This paper looks into the pros and cons of financial derivatives while at the same time glancing into past derivative-related crisis to explore the dangers of financial derivatives. It also seeks to explore and investigate the role of credit default swaps in the recent credit crisis. Overall, the paper seeks to analyze the current economic situation and past events to see if financial derivatives are the cause of a financial crisis.
Following the volatility in the bond and stock market in the 1970s and increasingly in the 1980s and 1990s, the financial markets became very risky as interest rate swings widened. As a result of this, new financial instruments came into existence that helped the managers assess their risks better. These instruments were in the form of financial derivatives that have been very effective in reducing risk that many financial institutions face. They are involved in hedging - that is engaging in a financial transaction that reduces or eliminates risk altogether. “Hedging risk involves engaging in a financial transaction that offsets a long position by taking an additional short position, or offsets a short position by taking an additional long position.” (Mishkin, 2007, p. 333). A financial institution is said to have taken a long position if they buy an asset. Similarly, it is said to have taken the short position if it has sold an asset that it had agreed to deliver to another party at some future date. (Mishkin, 2007, p. 333). Be it a forward contract, financial futures contract or options and swaps, the key function that all of these instruments provide is the “hedging” of the risks involved in the financial transactions. It is the main purpose of the paper to analyze the pros and cons of financial derivatives while at the same time glancing into past derivative-related crisis to explore the dangers of financial derivatives. It also seeks to explore credit default swaps and its role in the recent credit crisis. Overall, the paper seeks to analyze the current economic situation and past events to see if financial derivatives are the cause of a financial crisis.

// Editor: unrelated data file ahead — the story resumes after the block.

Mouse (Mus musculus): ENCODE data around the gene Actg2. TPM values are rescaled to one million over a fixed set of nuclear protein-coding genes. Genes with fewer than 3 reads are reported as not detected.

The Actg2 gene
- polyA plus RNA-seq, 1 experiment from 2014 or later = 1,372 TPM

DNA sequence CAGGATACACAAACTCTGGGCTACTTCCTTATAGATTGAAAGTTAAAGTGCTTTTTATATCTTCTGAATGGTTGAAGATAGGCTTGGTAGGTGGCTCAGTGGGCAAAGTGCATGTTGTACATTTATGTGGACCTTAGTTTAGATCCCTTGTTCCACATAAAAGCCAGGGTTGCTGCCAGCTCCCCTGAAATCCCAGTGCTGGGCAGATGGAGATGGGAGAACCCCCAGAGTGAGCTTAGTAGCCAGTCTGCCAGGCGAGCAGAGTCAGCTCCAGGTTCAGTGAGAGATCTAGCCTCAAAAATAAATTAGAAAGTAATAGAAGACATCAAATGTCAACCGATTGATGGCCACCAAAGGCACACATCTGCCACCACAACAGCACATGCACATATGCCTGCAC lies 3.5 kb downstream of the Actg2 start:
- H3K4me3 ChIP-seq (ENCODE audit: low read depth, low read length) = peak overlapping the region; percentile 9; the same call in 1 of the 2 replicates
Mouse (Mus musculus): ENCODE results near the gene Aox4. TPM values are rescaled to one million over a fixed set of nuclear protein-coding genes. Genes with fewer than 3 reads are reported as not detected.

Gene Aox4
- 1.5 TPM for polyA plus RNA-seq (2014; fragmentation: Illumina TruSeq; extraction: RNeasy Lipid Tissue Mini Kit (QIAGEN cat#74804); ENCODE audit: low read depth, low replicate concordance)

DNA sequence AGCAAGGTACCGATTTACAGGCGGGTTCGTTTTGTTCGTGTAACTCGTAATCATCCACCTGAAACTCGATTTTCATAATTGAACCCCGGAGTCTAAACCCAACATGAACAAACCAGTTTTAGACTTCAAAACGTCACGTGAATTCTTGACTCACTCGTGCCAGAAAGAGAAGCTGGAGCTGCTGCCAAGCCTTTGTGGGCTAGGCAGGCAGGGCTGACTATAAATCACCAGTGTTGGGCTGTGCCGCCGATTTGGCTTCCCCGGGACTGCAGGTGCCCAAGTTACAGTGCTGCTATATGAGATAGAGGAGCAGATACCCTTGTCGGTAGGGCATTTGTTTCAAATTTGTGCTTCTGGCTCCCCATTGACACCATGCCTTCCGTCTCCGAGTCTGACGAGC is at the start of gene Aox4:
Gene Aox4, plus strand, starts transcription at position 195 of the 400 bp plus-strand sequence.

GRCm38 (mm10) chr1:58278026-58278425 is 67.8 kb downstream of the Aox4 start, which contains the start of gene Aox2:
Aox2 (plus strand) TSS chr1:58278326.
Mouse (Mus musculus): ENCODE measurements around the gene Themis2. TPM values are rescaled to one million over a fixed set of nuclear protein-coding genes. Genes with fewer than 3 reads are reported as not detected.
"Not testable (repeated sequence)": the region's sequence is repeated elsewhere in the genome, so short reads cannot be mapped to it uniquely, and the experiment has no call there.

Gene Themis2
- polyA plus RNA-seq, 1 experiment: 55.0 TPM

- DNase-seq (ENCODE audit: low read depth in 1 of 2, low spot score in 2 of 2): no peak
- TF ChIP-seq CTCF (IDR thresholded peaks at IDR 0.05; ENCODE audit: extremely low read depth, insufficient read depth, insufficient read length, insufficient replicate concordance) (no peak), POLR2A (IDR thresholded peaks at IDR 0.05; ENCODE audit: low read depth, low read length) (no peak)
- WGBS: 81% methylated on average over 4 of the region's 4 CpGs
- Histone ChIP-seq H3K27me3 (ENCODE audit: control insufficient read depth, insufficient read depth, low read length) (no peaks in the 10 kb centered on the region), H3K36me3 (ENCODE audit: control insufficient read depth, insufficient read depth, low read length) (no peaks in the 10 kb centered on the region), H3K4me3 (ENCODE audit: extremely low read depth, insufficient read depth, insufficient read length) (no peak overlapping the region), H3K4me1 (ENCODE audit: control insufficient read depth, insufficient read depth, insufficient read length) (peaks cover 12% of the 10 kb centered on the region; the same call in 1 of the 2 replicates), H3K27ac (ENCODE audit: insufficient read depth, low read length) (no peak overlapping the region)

Mishkin (2007) analyzes different forms of financial derivatives through a detailed discussion of each in Chapter 13 of his book. In addition to these various forms of financial derivatives like: forward contracts, financial futures, options and swaps, he provides a brief history of how financial derivatives came into being and its explosive nature that could cause a possible financial crisis. Moreover, the chapter concentrates on examining how markets of each of these derivatives work.
The chapter provides a know-how of the financial derivatives which aids in my research that deals with the analysis of pros and cons of financial derivatives. It proves particularly helpful in examining various derivatives by providing detailed information on them. More importantly, the end of chapter explores into financial derivatives as a possible source of financial system collapse. This closely relates to the purpose of the paper, in that, I intend to seek out the role of financial derivatives in the recent economic collapse.
The Time Magazine article by Morrissey (2008) glances into the credit default swaps market, introducing its existence and giving a brief overview of what it is and its functions. The bulk of the article concentrates on how the market started, the key players in this market and how it has the ability to create the next crisis after the sub-prime lending fiasco. Moreover, it also looks into the ramifications of the meltdown or slowdown in the credit default swap market. The article relates profoundly to my research as it discusses the credit default swap market.